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Bronchiolitis Symptoms, Diagnosis and Treatment

What Are the Symptoms of Bronchiolitis?

When symptoms of bronchiolitis first occur, they are usually similar to that of a common cold. Runny nose, fever, stuffy nose, loss of appetite and cough are the first signs of the infection. Symptoms may worsen after a few days and may include wheezing, shortness of breath, and worsening of the cough.

Young children who get very sick may have trouble breathing and trouble swallowing. You should consult your doctor if your child shows signs of trouble breathing, dehydration such as dry mouth, crying without tears, or producing less urine than normal. If your child experiences severe symptoms like blue lips or skin, pauses in breathing or respiratory failure, call 911 immediately.

How Bronchiolitis Is Diagnosed

Doctors will usually start with a basic physical exam when determining if a child has bronchiolitis. Additional tests may be necessary if symptoms are severe. A chest X-ray may be needed to look for signs of pneumonia. A blood test may be needed to check white blood cell count for signs of infection. A doctor may take a nose swab to test your child’s mucus in an attempt to identify the virus that is causing the infection.

How Bronchiolitis Is Treated

There are no vaccines or specific treatments for bronchiolitis. Antibiotics and cold medicine are not effective in treating bronchiolitis. Most cases go away on their own and can be cared for at home.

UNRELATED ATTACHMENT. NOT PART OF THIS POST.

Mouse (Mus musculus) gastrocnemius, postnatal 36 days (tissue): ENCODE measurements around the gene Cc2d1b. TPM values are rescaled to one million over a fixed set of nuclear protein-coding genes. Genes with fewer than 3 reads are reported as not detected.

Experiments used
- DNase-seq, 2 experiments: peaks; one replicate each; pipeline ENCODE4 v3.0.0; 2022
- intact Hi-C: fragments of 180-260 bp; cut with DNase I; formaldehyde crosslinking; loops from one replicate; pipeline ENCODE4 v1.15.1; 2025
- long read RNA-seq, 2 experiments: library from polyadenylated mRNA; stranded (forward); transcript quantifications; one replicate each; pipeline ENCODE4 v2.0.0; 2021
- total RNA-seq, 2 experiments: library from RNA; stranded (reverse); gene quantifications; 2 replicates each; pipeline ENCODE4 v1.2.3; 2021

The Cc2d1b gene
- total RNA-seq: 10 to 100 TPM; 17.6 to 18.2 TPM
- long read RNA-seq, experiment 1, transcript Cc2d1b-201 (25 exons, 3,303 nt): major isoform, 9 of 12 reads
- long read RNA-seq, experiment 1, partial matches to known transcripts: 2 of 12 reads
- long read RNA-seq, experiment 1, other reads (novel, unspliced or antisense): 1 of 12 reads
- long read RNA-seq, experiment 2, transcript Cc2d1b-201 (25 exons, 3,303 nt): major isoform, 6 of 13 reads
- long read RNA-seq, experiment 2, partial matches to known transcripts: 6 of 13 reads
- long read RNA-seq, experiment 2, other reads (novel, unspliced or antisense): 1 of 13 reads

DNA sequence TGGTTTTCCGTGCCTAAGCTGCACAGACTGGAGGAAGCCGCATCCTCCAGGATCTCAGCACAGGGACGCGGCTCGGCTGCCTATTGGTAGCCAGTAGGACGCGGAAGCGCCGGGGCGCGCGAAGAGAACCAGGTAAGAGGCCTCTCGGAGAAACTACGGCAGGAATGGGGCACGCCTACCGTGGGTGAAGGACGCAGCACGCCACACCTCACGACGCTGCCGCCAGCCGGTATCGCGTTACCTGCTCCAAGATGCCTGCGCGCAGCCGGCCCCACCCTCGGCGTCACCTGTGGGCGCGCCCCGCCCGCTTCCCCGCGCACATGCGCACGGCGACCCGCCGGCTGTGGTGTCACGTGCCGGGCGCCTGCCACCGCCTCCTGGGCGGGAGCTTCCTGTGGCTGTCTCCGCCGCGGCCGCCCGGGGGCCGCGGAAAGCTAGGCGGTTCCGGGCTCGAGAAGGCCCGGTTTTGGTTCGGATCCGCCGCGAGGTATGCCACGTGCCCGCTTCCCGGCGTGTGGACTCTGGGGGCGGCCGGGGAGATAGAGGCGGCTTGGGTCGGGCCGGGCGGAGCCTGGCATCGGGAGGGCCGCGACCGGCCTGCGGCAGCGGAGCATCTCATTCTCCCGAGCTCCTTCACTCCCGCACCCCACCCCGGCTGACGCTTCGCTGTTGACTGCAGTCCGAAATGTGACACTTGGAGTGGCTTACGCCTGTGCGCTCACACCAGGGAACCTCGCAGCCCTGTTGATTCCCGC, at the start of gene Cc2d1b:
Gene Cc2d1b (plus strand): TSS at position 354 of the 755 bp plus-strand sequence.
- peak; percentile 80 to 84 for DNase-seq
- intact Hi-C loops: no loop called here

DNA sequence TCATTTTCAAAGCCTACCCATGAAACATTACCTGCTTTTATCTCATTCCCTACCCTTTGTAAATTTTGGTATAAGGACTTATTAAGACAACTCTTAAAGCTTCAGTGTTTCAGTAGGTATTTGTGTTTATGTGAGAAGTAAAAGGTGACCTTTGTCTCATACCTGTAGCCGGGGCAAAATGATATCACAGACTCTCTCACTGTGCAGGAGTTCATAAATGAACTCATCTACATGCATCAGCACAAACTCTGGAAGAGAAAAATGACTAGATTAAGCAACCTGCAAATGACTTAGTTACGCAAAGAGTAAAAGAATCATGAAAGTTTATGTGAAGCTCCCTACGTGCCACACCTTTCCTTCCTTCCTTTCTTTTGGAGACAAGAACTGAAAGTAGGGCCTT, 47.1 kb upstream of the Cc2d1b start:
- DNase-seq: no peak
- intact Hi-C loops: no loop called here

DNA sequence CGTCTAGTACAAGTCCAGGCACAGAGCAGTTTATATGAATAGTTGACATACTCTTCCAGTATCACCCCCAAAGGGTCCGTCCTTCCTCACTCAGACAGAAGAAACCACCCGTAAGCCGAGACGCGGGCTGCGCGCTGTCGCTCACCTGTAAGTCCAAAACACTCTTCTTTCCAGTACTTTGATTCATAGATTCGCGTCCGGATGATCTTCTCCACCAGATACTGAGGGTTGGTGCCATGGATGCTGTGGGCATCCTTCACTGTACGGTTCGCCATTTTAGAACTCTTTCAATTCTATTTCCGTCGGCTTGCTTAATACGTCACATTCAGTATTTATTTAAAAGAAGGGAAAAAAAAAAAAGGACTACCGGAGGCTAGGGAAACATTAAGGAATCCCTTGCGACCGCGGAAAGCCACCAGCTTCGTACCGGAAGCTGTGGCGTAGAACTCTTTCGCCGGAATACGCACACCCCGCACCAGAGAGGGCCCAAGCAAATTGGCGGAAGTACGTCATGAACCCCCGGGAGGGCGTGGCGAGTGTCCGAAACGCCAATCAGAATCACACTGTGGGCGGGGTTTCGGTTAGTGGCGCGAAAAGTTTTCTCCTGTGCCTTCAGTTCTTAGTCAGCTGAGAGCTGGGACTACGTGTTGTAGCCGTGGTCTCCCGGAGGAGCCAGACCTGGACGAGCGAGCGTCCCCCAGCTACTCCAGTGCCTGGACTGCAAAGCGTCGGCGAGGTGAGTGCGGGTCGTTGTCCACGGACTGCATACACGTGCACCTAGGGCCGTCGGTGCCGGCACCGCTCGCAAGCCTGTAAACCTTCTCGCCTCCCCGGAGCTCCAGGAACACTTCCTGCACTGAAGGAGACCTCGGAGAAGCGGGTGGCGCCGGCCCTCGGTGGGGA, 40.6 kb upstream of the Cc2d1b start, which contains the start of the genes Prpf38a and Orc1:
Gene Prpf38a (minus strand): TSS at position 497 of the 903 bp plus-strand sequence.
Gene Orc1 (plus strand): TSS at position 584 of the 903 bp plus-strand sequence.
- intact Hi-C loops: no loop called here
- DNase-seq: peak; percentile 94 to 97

It is key that your child drinks lots of fluids to avoid dehydration. To aid your infant’s breathing, your doctor may recommend saline nose drops. Using a suction bulb to clear your child’s nasal airways is also a simple solution. Your doctor may recommend acetaminophen if they develop a fever. About three percent of children with bronchiolitis will need to be hospitalized. Here the child may be put on humidified oxygen and receive fluids through an IV to prevent dehydration. For the most severe cases, the child may have to have a tube inserted into the windpipe to aid breathing. Most children will be sent home between 2 and 8 days in the hospital.

How to Prevent Bronchiolitis

Because the virus that causes bronchiolitis is contagious, the best way to prevent it is by washing your hands frequently and thoroughly. It is important to limit your child’s contact with people who have respiratory infections and to clean and disinfect surfaces often. Additionally, it has been suggested that breastfed babies may have higher immunity, as well as children who are not exposed to secondhand smoke.

Finding Support

You can call the Lung Association's Lung HelpLine at 1-800-LUNGUSA to talk to a trained respiratory professional who can help answer your questions and connect you with additional support.

Reviewed and approved by the American Lung Association Scientific and Medical Editorial Review Panel

Page last updated: March 12, 2020

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